Tuesday, December 25, 2012

Happy/ Merry Christmas!

When I was a kid, I thought Christmas crackers were for eating. I'd see them on store shelves leading up to and after the holidays and wonder: "What's different about "Christmas" crackers?" "Do people eat them with soup?" "Don't crackers go bad? Why would one want to buy them, on sale, three weeks after Christmas?!?" I've also seen tubes that look like crackers filled with tiny pots of jam so I assumed they were a fancy treat. And, since crackers were not a tradition at my house so I didn't, I admit, learn their function until my late teens.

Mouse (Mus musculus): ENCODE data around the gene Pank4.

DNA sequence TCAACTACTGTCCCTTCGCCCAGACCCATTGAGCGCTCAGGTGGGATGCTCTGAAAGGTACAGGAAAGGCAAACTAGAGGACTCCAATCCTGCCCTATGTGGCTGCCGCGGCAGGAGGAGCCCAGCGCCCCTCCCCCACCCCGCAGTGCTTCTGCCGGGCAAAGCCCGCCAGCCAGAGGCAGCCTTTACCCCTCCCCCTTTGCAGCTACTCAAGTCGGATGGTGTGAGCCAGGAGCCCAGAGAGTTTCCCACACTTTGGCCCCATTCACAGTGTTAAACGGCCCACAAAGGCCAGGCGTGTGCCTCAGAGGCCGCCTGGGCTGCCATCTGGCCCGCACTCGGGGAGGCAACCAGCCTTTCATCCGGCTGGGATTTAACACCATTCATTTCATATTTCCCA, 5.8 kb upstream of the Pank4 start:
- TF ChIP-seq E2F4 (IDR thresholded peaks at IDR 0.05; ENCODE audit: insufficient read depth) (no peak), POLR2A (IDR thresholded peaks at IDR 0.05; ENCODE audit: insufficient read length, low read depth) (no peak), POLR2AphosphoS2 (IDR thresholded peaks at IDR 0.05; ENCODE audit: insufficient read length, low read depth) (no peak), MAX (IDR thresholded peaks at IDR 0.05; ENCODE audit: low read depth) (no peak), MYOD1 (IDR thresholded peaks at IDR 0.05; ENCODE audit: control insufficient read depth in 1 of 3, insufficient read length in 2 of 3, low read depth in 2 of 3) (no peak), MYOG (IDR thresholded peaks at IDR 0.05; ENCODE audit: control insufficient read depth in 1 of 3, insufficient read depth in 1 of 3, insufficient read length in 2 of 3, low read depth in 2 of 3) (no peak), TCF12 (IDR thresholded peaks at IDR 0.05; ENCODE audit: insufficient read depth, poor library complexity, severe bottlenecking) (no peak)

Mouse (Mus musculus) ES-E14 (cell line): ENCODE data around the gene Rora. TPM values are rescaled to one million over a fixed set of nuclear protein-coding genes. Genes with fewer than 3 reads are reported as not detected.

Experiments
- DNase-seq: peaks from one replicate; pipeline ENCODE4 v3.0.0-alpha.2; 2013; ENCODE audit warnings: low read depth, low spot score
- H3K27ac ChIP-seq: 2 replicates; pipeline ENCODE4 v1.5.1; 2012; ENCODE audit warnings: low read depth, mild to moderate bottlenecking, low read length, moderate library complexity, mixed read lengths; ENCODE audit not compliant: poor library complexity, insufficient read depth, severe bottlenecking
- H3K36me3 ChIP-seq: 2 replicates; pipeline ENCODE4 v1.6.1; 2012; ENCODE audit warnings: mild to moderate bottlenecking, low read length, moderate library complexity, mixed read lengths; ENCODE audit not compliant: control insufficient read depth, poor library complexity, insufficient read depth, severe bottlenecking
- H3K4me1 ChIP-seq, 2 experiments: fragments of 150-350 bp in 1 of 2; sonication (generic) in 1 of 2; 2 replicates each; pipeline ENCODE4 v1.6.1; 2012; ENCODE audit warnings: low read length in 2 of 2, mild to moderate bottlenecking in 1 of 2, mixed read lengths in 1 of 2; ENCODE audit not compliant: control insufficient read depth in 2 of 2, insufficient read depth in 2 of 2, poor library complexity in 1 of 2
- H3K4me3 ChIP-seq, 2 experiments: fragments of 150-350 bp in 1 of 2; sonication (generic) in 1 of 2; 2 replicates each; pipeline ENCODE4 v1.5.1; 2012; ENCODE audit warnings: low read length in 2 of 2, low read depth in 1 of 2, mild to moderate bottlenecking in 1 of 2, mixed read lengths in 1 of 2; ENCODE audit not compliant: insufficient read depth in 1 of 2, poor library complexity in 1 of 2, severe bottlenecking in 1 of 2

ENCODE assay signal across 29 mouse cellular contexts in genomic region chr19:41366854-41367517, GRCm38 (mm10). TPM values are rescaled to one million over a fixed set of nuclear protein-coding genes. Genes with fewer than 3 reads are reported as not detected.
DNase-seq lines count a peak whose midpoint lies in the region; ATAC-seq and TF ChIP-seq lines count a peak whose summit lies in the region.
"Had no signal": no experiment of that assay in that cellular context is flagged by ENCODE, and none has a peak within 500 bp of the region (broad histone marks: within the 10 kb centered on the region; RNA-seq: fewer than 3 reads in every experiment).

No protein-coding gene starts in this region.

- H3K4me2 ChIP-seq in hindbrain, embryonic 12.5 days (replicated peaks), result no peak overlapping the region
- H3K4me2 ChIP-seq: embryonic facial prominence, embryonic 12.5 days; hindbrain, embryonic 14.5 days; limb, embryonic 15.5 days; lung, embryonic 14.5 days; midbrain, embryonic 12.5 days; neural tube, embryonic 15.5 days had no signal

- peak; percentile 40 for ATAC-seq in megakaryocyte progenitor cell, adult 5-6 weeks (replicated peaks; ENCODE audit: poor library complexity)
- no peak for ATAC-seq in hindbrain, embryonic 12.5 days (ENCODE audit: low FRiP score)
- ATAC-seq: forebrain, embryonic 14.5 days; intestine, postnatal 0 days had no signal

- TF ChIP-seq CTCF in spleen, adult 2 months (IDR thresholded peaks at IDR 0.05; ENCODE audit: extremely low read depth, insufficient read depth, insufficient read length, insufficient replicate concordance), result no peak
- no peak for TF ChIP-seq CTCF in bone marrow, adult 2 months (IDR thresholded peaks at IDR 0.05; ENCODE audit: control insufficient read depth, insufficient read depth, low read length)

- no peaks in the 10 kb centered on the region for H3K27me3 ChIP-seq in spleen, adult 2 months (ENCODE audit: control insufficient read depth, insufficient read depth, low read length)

The tradition of crackers is a British one and shared throughout the Commonwealth nations. Either before of after dinner, these cylindrical tubes are pulled apart by two people and reveal a paper hat (crown), a bad joke, and some sort of toy/ treat. Crackers have not changed significantly from their 19th century origins (originally created as a hygienic way to keep sweets) though they are no longer (or rarely) handmade and are widely available at most retailers during the holidays. While thinking about the post, I googled "Canadian Christmas crackers" thinking some demented individual might have invented crackers with bacon bits and maple syrup (patent pending). Alas. Harrod's, of course, offered a "luxury" version one year that included mp3 players and other extravagant baubles. Who says Harrods isn't classy? This year, my friend Red bought beautiful crackers decorated with cutouts of characters from the Nutcracker. We each received a whistle (of different sizes) and were assigned numbers. The point was that if we all followed the music sheet, we'd be able to play Christmas songs. We gave it the good ol' college try but did not produce any festive melodies ...